By Barry Rascovar
Sept. 28, 2015 – We’re coming to the end of Childhood Cancer Awareness Month and Leukemia and Lymphoma Awareness Month and Maryland Gov. Larry Hogan, Jr., has played a big role in both campaigns.
As most Marylanders are aware, Hogan was diagnosed with late stage 3 non-Hodgkins lymphoma in June. That’s an extremely serious but treatable disease in most cases.
Since then, he has undergone a series of exhaustive hospital stays that included three small surgeries, three spinal taps and 25 chemotherapy sessions. He’s got one more round of these arduous chemo treatments next month.
The good news is that 95 percent of his cancer has disappeared. The treatments – painful, uncomfortable and in every way disagreeable – so far seem to be working.
Throughout this ordeal Hogan has been an exemplary advocate for bringing awareness to cancer treatments and keeping spirits high among adults and children with cancer. The more people know about cancers, the more likely they will be to keep themselves healthy and react promptly when they suspect health problems.
They won’t look upon it as a certain death sentence, either.
Hogan, as a public official, recognized early on that he has a special responsibility to be forthright with Marylanders about his situation.
Unlike public officials of the past, he never tried to keep his illness a secret.
Indeed, he has gone out of his way to let people know about his lymphoma and his hospitalizations at University of Maryland Medical Center.
During those five-day stays, Hogan has taken upon himself the role of cheerleader, especially for cancer patients in the pediatric ward at UMMC. Brightening the day of these kids and letting the public know the governor of Maryland is on their side helps the kids and their parents immensely.
They no longer feel alone or that important government official don’t care.
Hogan also has scheduled plenty of cancer awareness appearances since June, including one at Oriole Park with baseball stars Rick Dempsey and Jim Palmer and others with pediatric cancer patients at Redskins and Ravens football games. He not only shows up but broadcasts these promotional visits on his Facebook page to spread the word.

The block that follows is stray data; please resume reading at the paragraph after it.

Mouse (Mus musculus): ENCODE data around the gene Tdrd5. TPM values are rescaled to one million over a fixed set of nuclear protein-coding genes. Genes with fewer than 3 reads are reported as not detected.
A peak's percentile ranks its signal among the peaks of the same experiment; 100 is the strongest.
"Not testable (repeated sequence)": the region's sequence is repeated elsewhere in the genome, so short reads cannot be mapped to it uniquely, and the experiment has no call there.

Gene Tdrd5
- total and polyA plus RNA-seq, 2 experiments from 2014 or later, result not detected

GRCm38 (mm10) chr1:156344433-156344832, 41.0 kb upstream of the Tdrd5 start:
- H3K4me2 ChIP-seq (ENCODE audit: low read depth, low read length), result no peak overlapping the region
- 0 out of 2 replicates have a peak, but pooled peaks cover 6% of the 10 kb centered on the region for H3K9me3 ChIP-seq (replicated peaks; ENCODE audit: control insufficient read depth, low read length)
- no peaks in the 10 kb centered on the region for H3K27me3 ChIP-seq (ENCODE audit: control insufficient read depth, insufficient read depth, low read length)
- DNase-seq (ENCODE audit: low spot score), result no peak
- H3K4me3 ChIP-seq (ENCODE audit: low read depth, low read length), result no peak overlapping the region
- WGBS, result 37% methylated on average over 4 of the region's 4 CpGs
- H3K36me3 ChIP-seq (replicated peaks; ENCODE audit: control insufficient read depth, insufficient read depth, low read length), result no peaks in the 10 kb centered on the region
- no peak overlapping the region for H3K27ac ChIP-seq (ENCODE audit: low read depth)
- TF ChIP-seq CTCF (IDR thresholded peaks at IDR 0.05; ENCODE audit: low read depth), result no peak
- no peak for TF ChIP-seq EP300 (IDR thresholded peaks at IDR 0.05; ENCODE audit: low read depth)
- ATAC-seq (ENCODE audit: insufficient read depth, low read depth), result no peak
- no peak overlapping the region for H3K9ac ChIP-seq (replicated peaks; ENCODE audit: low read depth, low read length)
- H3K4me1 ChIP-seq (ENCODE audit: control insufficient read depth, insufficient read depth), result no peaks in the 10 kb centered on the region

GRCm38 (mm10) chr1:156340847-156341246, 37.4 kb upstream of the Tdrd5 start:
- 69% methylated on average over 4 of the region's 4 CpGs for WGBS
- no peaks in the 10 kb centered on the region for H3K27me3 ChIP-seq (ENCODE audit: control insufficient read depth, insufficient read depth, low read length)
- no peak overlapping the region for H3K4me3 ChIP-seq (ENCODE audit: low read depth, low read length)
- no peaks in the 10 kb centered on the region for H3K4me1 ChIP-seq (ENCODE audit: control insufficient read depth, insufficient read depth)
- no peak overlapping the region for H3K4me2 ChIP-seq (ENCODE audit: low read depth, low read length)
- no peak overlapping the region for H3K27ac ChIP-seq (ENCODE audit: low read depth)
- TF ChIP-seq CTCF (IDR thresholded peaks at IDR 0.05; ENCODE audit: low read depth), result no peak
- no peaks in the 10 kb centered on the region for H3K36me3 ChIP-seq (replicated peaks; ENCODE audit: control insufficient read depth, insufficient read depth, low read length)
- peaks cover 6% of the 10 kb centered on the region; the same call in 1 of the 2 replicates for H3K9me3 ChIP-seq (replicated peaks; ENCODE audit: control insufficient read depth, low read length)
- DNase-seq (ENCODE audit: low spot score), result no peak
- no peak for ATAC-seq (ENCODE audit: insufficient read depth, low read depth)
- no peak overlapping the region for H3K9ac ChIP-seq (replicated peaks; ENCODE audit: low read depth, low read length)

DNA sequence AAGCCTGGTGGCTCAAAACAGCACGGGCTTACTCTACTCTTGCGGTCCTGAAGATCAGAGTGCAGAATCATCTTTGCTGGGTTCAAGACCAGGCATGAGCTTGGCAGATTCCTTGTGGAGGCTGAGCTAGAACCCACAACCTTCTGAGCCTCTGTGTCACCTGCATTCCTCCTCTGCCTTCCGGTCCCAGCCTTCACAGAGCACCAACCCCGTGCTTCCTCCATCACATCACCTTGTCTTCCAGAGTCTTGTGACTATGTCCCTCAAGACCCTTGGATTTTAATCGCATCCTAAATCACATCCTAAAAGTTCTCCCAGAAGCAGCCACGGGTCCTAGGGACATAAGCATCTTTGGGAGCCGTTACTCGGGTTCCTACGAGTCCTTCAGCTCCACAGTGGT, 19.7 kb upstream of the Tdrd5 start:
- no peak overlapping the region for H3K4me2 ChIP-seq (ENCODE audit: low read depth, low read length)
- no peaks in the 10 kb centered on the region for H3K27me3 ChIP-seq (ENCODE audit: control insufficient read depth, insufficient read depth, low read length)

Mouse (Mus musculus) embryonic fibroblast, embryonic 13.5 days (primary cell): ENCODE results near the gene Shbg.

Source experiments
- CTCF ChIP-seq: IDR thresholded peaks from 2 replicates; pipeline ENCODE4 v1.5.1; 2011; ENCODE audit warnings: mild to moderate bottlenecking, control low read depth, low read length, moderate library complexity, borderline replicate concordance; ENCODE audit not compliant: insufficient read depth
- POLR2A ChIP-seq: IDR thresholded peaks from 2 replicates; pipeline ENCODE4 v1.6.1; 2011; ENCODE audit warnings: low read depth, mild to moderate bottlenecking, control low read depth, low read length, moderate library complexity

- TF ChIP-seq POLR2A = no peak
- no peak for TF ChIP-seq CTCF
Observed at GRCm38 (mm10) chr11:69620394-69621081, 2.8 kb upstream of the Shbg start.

Hogan took his cancer advocacy to a totally different level last week in making a big deal about his encounters with Pope Francis, first at an event at Catholic Charities in Washington and then at Joint Base Andrews in Prince George’s County.
He called his brief conversations with the pope “the experience of a lifetime.”
When Hogan, a Catholic, greeted the pontiff, he said, “Holy Father, may I ask that you please give a blessing to all those suffering from cancer around the world?”
What followed was dramatic to say the least. The pope placed his hands on Hogan’s head – bald from the chemo treatments – then traced the sign of the cross on his forehead and said, “God bless you.”
At Andrews, Hogan and his wife, Yumi, stood in the receiving line as the pope boarded his customized jet, Shepherd One.
This time, according to the governor, Francis placed Hogan’s hands in his own and said, “I pray for you.”
This powerful episode will long be etched in Hogan’s memory. He took on the mission of representing all cancer victims before the pope rather than his own predicament.
Making Political Hay
There is clearly a political dimension to Hogan’s activities. That is unavoidable.
Hogan’s cancer diagnosis and treatment make him a sympathetic person even among Marylanders who strongly disagree with his actions as a conservative Republican governor.
Partisanship disappears, though, when people fall ill or experience personal misfortune.
There’s no doubt Hogan is benefiting from his Facebook page emphasis on cancer awareness and his own chemo treatments. His political aides have capitalized on this situation.
Yet other public officials might want to keep serious health conditions under wraps, to handle the chemo treatments, the unwelcome side effects and the personal problems that result as a private family matter.
Hogan isn’t giving the public a blow-by-blow account of this difficult journey he’s embarked upon. That’s only natural.
Still, he is being open, inclusive and transparent with Marylanders about his cancer. He is a role model for us in this regard.
It’s what true leadership is all about.